This may not be the biggest story of the week, but it's my favorite. This is the first game Robert Griffin III will play in the NFC East. Think of it: If he's the Washington quarterback for the next 15 years, he'll play 90 division games, and this is the first. If you've been watching him in his first six games in the NFL, you know there's going to be a little bit more than the normal New York-Washington buzz in the stadium Sunday afternoon at the Meadowlands.
Now, as much as Griffin flings his body around and puts himself in harm's way, it'd be an upset if he does play 90 NFC East games. However many he plays, they're going to be a thrill ride.
He sprinted up the left sideline for a 76-yard touchdown run last week, looking as fast as Deion Sanders ever was. With 379 yards on the ground, Griffin is outrushing Darren McFadden, Chris Johnson, Steven Jackson and Michael Turner through six weeks -- and his six touchdowns are more than those four star backs combined. While it's correct to think of the 218-pound Griffin as the next run-pass threat among young quarterbacks, he's not your garden variety runner and thrower. Griffin is the only quarterback in the NFL completing at least 70 percent of his passes through six weeks.
His game-by-game completion percentages: 73.1, 69.0, 61.8, 74.3, 66.7, 77.3. What's makes those all the more impressive is that Griffin hasn't played with a clean pocket this fall. He's often on the move because of a work-in-progress offensive line.
Griffin's accuracy, really, is mind-boggling, considering how he's had to adjust to a new offense and the pro game. Steve Young eventually became the most accurate passer in the game, but early in his career he struggled mightily. In Young's first full season as a starter, 1986, playing for Tampa Bay, he completed 53.7 percent of his throws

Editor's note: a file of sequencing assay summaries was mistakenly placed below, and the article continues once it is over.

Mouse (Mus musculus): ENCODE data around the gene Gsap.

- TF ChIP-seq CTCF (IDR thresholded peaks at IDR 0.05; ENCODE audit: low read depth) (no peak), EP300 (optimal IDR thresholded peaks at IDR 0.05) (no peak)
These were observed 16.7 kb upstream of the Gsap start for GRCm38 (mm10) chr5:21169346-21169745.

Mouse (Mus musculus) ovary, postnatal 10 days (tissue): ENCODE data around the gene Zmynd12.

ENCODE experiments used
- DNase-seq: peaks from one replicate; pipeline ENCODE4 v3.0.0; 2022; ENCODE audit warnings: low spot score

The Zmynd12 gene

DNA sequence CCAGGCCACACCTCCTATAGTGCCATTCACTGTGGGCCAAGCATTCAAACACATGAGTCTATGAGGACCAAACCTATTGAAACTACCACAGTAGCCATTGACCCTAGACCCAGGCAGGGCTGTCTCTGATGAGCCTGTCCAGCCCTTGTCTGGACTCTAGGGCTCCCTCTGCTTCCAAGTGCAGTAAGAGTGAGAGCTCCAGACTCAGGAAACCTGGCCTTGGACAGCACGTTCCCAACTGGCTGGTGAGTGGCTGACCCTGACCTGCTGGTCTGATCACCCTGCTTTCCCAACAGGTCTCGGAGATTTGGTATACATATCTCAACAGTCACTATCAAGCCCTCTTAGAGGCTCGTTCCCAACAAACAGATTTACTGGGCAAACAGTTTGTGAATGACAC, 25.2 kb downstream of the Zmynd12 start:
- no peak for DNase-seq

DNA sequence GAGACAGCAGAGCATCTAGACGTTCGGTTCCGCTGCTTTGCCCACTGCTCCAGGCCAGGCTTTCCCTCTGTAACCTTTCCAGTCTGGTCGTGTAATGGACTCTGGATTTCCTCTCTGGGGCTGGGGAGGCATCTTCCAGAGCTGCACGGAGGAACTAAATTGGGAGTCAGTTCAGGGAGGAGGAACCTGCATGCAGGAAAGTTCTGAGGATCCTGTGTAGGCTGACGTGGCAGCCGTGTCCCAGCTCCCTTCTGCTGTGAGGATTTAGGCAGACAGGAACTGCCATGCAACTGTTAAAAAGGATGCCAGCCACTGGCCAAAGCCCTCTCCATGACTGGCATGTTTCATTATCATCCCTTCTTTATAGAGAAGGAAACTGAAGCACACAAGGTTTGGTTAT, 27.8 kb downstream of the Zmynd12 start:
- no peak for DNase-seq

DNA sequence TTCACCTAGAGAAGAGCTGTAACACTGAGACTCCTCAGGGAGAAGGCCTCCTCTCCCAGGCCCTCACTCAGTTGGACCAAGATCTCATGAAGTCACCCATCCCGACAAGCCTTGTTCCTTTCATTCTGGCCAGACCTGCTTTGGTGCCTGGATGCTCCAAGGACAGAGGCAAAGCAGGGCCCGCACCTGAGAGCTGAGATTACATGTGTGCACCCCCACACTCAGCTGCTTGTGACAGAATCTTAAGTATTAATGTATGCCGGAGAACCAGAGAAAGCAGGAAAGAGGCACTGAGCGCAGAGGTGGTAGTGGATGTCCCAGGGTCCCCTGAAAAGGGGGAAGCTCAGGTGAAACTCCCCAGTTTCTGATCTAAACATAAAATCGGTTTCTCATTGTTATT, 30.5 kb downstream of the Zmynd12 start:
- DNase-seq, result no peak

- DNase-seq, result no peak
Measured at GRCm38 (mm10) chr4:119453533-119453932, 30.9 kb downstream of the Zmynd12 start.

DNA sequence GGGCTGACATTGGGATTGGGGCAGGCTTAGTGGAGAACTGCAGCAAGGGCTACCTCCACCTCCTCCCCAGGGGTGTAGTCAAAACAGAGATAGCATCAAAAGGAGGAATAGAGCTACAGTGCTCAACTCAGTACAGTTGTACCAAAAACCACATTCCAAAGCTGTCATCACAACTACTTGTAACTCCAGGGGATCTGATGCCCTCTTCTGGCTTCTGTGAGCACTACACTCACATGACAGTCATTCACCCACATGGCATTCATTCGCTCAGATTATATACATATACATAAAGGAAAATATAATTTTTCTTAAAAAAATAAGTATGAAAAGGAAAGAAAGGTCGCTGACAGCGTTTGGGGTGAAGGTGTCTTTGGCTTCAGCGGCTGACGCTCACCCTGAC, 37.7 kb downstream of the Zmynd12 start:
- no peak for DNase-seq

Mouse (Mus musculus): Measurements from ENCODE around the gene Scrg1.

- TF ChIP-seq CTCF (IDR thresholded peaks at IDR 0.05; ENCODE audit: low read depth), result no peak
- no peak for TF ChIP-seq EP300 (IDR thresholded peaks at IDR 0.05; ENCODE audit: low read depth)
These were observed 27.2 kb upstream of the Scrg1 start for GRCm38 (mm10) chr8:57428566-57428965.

"You don't see players come into the league performing like that,'' Giants defensive end Osi Umenyiora said this week. "So they've got a really good player on their hands, and we've got a problem on ours."
The logical thought for Griffin this week, at least the first thing I thought of, is this: You're going on the road to play the Super Bowl champions, a team with a ferocious pass rush, in your first division game ever. There has to be a few butterflies about this. Right?
"Nah, nah,'' said London Fletcher, linebacker and Griffin teammate, over the phone from Virginia, with a bit of a chuckle. "He'll be fine. He won't be intimidated by their pass-rush. In fact, noting intimidates him that I've seen. The kid's unflappable. None of this stuff with the NFL affects him. You can see it in his preparation and then in the games -- he understands the NFL's a great challenge, but in the end, he also understands it's football.
"I also think the great thing about our schedule, even though this is the first division game, is that I think his first game got him ready for anything. We played New Orleans in New Orleans, with that crowd, with Sean Payton and the suspensions, with all the stuff about the bounties, and the crowd was crazy. With all due respect to all the crowds in the NFC East, I don't think he'll face a tougher environment in any other game. The intensity won't be any higher than it was that day.''
Griffin was 19-of-26 for 320 yards and two touchdowns that day, for a 139.9 rating. And off he went. He's treating this game like any other, and we'll see if the Giants can hem him in.
"It's going to be a heated game, very competitive,'' Griffin said this week. "I'm looking forward to my first taste of divisional action."
Griffin, obviously, has already learned quarterback-speak.
The Vegas crowd went nuts, because, according to reports, a nine-point win in a game with a betting line of 7 or 7.5 points meant a swing of $75 million in bets. Plus, how in the world could Seattle score twice in 43 seconds to either tie or win the game? Answer: The Seahawks almost certainly couldn't. But Harbaugh knew Alex Smith could take two kneel-downs easily, which would run the clock out. And, almost as important, he knew he wasn't risking injury on one more melee of a play, which the free kick surely would have been, with Seattle players clawing and scratching for the ball. Why risk injury and the infinitesimal chance Seattle could score twice in 43 seconds?